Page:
What is a First Pregnancy Appointment?
The first prenatal visit is the initial medical check-up a woman undergoes once confirmed pregnant. It is the longest and most thorough of all prenatal visits.
When to See a Doctor When Pregnant?
A woman should schedule her first pregnancy appointment as soon as she receives a positive pregnancy test.
However, in most cases, the appointment will be given around the eighth week of gestation, counted from the first day of a woman's last menstrual period (LMP).
A sooner first prenatal visit might be given if a woman has history of or is currently in danger of pregnancy complications or has a medical condition that might compromise the pregnancy or a woman's health.
What Doctor To See For Pregnancy?
Although other doctors can also deliver babies, prenatal care is most commonly provided by an OB-GYN, a medical doctor with a specialty in obstetrics (pregnancy and delivery) and gynecology (female reproductive health).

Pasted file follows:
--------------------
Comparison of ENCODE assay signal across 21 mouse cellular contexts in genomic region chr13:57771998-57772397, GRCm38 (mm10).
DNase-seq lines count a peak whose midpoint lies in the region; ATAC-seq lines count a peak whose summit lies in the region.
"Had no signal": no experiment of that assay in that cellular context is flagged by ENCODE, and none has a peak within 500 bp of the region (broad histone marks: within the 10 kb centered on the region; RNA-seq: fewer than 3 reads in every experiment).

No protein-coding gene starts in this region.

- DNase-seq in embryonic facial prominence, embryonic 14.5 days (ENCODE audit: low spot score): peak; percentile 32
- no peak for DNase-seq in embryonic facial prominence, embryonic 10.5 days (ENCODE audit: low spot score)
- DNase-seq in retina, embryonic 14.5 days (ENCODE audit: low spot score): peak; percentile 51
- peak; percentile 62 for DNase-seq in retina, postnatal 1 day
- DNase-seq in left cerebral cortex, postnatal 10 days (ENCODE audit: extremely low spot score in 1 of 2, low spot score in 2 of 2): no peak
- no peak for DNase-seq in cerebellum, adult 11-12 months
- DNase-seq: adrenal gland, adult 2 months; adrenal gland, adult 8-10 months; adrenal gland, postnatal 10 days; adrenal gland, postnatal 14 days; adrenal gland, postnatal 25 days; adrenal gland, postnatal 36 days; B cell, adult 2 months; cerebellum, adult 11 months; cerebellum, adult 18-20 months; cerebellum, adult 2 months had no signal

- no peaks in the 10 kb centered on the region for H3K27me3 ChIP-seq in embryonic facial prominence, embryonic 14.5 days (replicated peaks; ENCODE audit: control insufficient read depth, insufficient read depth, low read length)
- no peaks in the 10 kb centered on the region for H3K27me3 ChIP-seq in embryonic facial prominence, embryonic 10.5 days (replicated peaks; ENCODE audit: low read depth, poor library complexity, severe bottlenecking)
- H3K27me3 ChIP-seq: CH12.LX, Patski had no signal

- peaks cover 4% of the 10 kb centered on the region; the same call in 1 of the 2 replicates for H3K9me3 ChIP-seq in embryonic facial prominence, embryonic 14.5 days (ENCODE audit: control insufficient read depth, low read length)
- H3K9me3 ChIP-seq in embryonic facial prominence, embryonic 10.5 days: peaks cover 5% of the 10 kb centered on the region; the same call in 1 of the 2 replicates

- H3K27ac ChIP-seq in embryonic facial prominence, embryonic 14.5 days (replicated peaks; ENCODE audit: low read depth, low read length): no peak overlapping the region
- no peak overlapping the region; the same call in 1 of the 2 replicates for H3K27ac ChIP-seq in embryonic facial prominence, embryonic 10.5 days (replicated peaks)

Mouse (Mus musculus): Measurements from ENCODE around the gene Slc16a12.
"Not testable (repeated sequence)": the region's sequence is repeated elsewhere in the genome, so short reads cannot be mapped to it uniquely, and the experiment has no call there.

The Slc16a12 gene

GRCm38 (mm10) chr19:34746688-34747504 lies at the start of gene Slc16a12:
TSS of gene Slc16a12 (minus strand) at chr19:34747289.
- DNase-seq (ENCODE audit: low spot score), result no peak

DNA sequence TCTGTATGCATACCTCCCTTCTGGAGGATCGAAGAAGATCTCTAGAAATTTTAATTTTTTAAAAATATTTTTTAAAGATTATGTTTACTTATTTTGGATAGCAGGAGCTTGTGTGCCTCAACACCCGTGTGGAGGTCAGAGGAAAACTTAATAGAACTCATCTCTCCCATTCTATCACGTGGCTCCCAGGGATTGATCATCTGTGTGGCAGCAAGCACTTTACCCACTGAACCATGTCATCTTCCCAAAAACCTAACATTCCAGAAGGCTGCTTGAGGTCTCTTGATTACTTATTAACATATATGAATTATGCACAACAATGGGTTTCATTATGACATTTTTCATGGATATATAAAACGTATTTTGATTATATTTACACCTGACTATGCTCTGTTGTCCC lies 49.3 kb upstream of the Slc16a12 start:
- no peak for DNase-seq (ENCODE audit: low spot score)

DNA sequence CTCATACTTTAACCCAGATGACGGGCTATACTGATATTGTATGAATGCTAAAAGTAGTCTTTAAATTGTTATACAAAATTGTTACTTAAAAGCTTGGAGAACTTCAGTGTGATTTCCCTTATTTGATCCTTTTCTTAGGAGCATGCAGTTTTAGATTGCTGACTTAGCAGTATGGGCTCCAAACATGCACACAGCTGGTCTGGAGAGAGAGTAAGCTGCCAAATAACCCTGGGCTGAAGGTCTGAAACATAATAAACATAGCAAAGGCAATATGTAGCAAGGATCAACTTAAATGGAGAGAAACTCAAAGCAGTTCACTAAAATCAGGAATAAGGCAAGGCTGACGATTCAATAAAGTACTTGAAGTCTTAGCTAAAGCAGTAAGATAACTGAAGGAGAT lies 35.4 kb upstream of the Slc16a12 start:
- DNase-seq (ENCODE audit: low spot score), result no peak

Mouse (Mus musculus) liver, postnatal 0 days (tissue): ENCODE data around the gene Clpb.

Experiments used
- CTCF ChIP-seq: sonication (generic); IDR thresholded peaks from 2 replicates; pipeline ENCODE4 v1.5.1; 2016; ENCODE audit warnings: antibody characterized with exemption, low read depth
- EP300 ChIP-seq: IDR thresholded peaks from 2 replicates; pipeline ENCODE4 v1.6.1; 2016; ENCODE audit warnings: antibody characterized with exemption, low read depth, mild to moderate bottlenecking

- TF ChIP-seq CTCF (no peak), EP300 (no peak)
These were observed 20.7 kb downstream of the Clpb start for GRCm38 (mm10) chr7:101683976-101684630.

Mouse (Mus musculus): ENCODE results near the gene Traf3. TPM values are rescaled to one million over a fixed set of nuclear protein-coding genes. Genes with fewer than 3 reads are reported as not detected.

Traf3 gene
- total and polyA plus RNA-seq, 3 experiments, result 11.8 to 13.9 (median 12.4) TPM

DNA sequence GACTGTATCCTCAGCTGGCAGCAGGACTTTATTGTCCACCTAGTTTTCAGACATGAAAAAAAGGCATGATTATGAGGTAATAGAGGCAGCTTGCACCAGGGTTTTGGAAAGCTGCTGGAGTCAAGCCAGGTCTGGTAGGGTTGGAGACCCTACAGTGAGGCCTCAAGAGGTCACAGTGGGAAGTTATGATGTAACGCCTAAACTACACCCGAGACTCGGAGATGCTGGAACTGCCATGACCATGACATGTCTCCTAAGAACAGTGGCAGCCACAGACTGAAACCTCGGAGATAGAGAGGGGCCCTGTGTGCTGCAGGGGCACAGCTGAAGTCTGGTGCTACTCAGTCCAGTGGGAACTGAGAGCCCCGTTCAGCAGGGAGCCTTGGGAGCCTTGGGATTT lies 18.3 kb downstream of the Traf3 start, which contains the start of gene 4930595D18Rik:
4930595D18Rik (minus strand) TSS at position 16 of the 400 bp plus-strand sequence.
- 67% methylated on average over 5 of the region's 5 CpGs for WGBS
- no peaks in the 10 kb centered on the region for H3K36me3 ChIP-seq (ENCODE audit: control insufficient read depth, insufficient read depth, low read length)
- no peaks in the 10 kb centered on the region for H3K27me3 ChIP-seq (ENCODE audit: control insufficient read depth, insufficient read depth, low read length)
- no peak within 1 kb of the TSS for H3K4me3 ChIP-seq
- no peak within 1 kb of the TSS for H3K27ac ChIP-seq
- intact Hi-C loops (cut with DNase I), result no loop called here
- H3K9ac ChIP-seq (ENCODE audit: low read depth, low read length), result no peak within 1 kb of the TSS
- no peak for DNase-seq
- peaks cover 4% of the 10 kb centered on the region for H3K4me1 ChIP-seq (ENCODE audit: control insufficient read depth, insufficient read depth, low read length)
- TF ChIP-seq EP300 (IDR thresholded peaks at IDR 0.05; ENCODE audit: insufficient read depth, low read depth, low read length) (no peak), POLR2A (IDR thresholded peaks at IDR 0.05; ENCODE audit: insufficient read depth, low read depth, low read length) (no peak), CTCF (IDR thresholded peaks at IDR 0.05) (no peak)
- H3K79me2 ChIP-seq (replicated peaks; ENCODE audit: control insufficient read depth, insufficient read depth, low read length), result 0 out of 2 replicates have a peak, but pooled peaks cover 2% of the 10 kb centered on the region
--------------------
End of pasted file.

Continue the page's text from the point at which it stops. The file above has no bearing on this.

In the case of a high-risk pregnancy, a maternal-fetal medicine specialist, or a perinatologist, will overlook the progression of the pregnancy and coordinate with other specialists, if necessary.
How to Choose an OB-GYN?
Many women already have their chosen OB-GYN who has been providing their gynecology care before conceiving. If not, it is best to take some time to research the doctor's credentials and verify other useful information, such as:
- Is he or she Board certified?
- Are there reliable patients' reviews available online?
- Is his or her office in close proximity to one's house?
- What is his or her after-hours answering service?
- What insurance plans does he or she accept?
- At which hospitals does he or she have privileges? Are these hospitals reputable?
- Do these hospitals accept the same insurance plans as the doctor?
A woman can also begin her search by choosing a hospital where she wants to deliver her baby and picking her OBGYN from the list of the doctors on staff. Moreover, some of the best recommendations for a prenatal doctor oftentimes come from friends, family, or one's general physician. It's worth asking around.
How to Prepare for First Prenatal Visit?
As a prospective mother is awaiting her first prenatal appointment, it is a good idea to dedicate this time to collecting the necessary information that will be reviewed and discussed with the doctor. Information worth taking note of include the following:
- One's health information, like menstrual cycle patterns, past surgeries, previous pregnancies, chronic diseases, dental problems, allergies to medications, etc.